Because they have fancy handles, and they actually paid a product designer to do some product designing.
Steel isn't the only thing that makes a good knife either, why would you pay hundreds of dollars for a Blue #2 Watanabe, when you can get a Tosagata for less money? Why would you buy a Tadatsuna made from GIN-3 when you can get a Hiromoto GIN-3 for less money? Why would you buy the new DT ITK knife even though its made from the same AEB-L as the Grand Cheff?
Steel is one of the easiest "technical" things to market, but the steel will no cut itself just due to its nature. If I make a hammer out of VG-10, its obviously going to be a lousy knife, so that presents the most important aspect of cutting performance, the form, or what is often referred to as cross sectional geometry. Companies will tell you that the knife is sharpened at a 15* angle, but that only tells you part of the story. Theres the whole area right behind the edge which impacts cutting performance. Obviously, it you take a 1" thick sheet of metal and put a 15* edge on it, the cross section is probably going to look more akin to an axe than a knife.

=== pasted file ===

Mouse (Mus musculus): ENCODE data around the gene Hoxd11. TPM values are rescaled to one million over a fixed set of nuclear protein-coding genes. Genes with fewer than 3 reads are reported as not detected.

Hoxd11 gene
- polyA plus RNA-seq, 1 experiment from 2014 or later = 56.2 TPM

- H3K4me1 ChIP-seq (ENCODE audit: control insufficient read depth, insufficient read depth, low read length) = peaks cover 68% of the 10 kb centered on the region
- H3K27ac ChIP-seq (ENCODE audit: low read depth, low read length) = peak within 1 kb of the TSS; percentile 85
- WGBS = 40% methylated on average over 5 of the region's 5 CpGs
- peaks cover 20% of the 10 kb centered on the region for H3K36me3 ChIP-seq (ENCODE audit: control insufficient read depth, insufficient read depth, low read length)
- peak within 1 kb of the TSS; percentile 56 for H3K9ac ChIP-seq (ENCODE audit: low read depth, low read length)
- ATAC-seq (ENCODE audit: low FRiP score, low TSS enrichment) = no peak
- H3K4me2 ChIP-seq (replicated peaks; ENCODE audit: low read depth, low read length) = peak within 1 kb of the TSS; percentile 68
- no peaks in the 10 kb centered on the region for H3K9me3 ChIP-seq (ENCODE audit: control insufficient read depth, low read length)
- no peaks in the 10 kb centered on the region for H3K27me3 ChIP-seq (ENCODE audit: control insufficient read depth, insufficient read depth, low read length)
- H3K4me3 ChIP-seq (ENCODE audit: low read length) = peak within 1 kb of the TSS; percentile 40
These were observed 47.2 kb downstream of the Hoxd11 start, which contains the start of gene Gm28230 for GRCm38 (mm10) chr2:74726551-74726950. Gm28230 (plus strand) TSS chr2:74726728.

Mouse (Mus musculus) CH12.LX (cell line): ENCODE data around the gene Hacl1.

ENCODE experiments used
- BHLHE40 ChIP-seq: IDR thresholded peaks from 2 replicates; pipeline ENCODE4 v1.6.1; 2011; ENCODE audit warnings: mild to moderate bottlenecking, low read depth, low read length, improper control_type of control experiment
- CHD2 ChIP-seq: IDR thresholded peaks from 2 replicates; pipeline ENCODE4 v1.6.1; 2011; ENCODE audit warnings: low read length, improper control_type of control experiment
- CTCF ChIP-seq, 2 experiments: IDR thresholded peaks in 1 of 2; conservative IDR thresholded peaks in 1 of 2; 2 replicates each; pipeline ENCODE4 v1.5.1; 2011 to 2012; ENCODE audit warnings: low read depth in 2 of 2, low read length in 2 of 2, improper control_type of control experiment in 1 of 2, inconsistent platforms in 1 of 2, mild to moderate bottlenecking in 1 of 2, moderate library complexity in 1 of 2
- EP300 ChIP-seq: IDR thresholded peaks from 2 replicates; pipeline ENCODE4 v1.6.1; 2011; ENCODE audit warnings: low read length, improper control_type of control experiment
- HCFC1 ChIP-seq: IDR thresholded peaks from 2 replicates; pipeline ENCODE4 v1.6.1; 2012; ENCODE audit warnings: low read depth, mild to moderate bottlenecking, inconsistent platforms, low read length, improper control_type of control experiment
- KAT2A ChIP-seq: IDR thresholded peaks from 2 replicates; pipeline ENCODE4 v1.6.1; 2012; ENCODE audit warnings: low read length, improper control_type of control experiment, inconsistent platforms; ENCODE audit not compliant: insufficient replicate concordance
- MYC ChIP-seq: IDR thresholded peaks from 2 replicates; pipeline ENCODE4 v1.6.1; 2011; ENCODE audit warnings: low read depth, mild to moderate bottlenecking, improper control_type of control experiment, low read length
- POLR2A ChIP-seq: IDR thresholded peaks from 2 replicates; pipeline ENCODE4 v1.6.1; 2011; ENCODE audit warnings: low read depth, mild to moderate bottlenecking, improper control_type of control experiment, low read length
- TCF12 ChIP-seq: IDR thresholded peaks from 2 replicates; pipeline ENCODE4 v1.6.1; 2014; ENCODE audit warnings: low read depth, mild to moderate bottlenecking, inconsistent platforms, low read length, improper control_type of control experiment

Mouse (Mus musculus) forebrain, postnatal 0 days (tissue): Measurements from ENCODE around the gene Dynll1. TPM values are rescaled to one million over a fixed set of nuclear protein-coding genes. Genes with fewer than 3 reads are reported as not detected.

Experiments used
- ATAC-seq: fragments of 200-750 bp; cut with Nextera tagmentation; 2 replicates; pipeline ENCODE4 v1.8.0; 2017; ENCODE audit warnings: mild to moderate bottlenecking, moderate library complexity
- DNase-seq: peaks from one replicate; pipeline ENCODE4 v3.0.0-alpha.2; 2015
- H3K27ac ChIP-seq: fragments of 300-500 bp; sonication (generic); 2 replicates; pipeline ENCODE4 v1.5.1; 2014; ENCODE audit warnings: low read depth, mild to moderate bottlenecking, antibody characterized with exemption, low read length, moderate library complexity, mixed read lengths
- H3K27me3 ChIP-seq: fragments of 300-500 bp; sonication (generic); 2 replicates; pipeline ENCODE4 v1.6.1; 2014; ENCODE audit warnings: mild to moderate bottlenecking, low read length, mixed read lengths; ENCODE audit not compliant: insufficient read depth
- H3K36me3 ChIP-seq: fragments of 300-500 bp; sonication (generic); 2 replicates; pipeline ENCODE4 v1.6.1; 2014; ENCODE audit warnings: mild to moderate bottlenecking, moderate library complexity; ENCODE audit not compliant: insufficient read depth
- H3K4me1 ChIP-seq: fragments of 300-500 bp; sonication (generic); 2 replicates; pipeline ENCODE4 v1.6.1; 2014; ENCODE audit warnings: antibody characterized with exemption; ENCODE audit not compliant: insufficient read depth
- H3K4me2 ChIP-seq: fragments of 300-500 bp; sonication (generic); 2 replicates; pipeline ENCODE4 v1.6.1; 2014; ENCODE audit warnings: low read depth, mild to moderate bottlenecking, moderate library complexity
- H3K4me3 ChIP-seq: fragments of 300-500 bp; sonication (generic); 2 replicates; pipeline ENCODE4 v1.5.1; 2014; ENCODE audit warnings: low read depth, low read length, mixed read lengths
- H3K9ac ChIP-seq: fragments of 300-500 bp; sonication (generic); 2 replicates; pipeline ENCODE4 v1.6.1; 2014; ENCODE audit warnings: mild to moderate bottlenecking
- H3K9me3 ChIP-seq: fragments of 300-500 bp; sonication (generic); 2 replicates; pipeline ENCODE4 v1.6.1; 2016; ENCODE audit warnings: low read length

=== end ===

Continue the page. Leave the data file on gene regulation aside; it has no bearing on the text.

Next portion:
Theres also the heat treat, while you need a good steel to hold that 15* angle, it needs to be heat treated well, as well. A poor heat treat can lead to the knife being too soft, or too brittle, or have a plethora of various problems, and cutlery steel is nothing without a proper heat treat. There are even special heat treatments that bring out more potential from the steel rather than using the standard cheap and easy heat treatments. Even the best steel in the world is going to make a lousy knife if left in its annealed and unhardened state.